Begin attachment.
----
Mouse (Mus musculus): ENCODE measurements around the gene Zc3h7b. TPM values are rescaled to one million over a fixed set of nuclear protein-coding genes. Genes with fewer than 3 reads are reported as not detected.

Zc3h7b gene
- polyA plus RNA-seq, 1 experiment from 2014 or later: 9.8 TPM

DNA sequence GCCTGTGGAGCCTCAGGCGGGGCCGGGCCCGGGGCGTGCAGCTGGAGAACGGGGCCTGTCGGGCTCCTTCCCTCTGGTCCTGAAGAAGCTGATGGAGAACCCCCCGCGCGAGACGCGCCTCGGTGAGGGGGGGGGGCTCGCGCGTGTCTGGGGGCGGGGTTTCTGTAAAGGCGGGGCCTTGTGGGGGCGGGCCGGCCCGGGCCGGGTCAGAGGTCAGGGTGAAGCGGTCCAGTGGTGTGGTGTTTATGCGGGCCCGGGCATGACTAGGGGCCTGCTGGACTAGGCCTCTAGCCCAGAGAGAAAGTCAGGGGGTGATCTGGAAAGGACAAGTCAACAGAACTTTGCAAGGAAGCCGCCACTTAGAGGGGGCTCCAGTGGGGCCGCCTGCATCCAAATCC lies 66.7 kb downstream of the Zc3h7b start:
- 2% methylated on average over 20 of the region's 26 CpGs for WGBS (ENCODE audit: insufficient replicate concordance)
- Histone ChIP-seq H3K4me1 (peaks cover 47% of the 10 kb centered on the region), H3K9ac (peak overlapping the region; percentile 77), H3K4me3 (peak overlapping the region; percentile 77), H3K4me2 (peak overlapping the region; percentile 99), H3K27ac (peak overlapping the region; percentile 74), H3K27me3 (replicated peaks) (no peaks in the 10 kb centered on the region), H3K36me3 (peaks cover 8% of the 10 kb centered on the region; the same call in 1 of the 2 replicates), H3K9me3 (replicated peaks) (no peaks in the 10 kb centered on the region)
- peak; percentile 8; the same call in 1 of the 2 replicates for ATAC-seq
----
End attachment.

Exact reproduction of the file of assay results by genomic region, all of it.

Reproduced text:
Mouse (Mus musculus): ENCODE measurements around the gene Zc3h7b. TPM values are rescaled to one million over a fixed set of nuclear protein-coding genes. Genes with fewer than 3 reads are reported as not detected.

Zc3h7b gene
- polyA plus RNA-seq, 1 experiment from 2014 or later: 9.8 TPM

DNA sequence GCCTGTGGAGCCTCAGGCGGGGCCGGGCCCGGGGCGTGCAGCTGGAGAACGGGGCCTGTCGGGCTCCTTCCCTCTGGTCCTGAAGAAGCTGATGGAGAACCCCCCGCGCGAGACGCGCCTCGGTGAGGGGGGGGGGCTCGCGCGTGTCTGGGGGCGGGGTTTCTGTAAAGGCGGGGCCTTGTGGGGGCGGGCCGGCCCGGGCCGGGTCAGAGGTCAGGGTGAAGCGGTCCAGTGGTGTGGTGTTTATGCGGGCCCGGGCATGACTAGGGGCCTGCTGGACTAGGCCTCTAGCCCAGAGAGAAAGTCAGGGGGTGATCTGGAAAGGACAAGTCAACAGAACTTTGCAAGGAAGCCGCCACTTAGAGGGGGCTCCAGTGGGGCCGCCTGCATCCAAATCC lies 66.7 kb downstream of the Zc3h7b start:
- 2% methylated on average over 20 of the region's 26 CpGs for WGBS (ENCODE audit: insufficient replicate concordance)
- Histone ChIP-seq H3K4me1 (peaks cover 47% of the 10 kb centered on the region), H3K9ac (peak overlapping the region; percentile 77), H3K4me3 (peak overlapping the region; percentile 77), H3K4me2 (peak overlapping the region; percentile 99), H3K27ac (peak overlapping the region; percentile 74), H3K27me3 (replicated peaks) (no peaks in the 10 kb centered on the region), H3K36me3 (peaks cover 8% of the 10 kb centered on the region; the same call in 1 of the 2 replicates), H3K9me3 (replicated peaks) (no peaks in the 10 kb centered on the region)
- peak; percentile 8; the same call in 1 of the 2 replicates for ATAC-seq